I also feel I should point out that “Shintakarajima” is written in romanji (English characters) on the cover of the book as Shintaka Rajima, but this is just an arbitrary phonetic break… Neither “Shintaka” or “Rajima” are real words. The title is three Kanji Characters, Shin (?), Takara (?), Jima (?), and on the original edition it’s also written out phonetically next to the big characters as 7 syllables, for the little kids who might not know their Kanji yet.

So yeah, all of the original art I saw on the walls? Tezuka going back and re-drawing himself from more than 35 years earlier, in a style even more influenced by filmic traditions than the original. As a point of comparison, here’s the first sequence from the original 1947 edition (scanned from my copy of the archival re-release):

The version that Tezuka ultimately redrew was even more cinematic, more “filmic”. So much so, in fact, that the panels that make up the beginning of Shintaka Rajima were set, one-at-a-time, on an HD monitor and run sort of like an animatic, or limited-animation cartoon, next to the original art at the museum. Luckily, I captured it on film! Check it out:

So this is the first chapter, presented a panel at a time. You can see that to tell the same amount of story in the new 1984 version, Tezuka took 45 panels(!) compared to 16(!) in the original one. While he did establish the dog in the story earlier (he basically comes out of nowhere in the original version…) that’s 3 times as many panels to tell the same bit of story. Scott McCloud oughtta work that into the revised edition of Understanding Comics… ;)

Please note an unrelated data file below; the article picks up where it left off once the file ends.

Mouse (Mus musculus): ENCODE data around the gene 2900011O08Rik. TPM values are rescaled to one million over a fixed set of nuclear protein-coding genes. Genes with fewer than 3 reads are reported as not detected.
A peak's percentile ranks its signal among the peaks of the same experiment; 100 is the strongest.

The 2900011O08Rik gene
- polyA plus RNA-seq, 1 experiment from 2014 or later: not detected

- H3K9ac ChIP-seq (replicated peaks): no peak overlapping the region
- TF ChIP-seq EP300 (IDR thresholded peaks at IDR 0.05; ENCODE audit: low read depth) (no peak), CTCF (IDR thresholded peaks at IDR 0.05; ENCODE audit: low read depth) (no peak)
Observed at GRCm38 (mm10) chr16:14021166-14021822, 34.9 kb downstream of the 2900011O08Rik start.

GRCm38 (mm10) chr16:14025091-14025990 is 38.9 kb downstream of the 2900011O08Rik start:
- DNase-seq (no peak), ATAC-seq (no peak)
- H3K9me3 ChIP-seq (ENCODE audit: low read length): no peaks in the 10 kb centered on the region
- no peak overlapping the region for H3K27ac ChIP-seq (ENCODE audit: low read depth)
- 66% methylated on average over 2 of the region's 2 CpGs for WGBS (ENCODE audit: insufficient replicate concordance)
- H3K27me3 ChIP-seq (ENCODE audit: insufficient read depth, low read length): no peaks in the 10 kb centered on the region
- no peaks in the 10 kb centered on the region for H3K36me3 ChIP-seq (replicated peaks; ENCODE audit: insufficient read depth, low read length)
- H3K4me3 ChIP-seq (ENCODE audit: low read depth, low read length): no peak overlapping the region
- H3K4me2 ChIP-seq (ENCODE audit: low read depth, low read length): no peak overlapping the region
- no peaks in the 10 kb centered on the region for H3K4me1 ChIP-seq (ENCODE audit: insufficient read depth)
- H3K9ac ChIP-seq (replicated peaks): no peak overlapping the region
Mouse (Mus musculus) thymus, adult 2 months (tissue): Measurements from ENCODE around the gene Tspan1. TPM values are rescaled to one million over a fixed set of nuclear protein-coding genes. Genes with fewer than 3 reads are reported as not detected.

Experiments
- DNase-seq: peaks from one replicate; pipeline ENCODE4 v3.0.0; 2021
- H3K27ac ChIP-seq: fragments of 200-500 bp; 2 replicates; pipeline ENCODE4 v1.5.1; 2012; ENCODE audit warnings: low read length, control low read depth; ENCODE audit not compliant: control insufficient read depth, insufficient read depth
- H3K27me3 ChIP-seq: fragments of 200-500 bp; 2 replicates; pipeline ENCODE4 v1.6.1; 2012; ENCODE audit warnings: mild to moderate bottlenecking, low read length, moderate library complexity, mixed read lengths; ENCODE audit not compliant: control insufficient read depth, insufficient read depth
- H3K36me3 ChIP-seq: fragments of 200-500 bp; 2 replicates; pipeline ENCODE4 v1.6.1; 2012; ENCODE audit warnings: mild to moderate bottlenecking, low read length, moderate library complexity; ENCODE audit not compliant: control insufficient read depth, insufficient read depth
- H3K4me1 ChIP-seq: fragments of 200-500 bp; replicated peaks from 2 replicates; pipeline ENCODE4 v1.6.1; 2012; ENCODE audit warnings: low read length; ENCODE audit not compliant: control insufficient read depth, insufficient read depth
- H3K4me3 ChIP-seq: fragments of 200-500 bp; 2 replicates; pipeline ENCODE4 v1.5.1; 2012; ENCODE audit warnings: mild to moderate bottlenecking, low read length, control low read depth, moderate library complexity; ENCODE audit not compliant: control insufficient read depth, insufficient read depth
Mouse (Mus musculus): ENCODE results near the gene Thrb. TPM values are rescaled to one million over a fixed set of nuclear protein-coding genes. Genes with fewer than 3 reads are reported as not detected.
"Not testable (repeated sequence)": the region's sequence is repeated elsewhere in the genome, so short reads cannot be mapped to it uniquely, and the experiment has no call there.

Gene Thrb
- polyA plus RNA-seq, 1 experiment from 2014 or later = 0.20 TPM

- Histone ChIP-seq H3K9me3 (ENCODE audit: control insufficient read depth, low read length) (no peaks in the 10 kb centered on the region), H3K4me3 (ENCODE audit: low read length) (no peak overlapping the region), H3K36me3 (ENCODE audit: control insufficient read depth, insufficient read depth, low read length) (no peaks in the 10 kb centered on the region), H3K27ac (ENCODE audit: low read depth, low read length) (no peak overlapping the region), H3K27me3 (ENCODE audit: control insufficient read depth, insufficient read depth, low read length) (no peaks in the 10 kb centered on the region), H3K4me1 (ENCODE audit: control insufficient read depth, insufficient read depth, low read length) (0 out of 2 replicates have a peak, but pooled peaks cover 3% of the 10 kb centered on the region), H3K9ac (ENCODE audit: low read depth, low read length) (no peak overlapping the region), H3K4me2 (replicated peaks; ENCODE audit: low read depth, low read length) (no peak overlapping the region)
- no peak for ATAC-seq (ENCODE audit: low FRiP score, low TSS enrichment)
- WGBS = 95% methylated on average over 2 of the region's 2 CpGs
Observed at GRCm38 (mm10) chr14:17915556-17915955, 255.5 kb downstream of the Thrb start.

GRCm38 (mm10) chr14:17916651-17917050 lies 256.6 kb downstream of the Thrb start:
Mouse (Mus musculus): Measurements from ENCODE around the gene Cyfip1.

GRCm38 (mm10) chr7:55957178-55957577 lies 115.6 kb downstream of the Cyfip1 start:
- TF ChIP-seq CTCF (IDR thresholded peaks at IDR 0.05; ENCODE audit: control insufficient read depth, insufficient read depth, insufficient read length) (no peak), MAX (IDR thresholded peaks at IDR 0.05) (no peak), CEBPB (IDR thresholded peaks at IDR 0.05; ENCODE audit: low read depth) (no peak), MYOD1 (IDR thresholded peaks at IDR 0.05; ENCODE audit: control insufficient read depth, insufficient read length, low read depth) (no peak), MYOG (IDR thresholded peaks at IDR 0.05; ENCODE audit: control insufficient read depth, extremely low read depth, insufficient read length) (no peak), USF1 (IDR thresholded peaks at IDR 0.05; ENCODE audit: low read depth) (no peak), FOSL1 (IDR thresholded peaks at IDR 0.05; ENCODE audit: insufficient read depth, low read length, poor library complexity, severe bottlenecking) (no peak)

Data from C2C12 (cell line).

Anyway, this was a fascinating little discovery for me, I hope you enjoyed learning about it as much as I did. :)

Here’s a close up on a display case worth of early Tezuka graphic novels. It’s worth noting that many of these books, including Metropolis, Next World, and Lost World 1 & 2 were translated and released into English by Dark Horse in the early 2000s, and all four of them are currently “between printings”… Unfortunately. If you find’em, snap them up. I can’t imagine Dark Horse deciding to go back to print on them at any time in the near future.

Actually a quick check shows that Dark Horse’s online store has everything but Metropolis in stock for 40% off. Probably money well-spent…! They’re a little rough as works… unsophisticated maybe? But fascinating glimpses at early manga.

It’s kind of remarkable to see that some pages Tezuka got on the first or second go, almost no whiteout or paste-ups or anything. And some of them are just laboured over, you can see where Tezuka is trying to carve the illustrations out of the page, drawing and redrawing to get it as simple as it looks in the final…!

Following the original artwork, there was a bunch of history of manga that I could not read, but it was a fun (though a little cramped) way to move through the exhibition… and through the years! While the exhibition starts in 1947, it quickly moves through Tezuka’s career, highlighting his most popular works.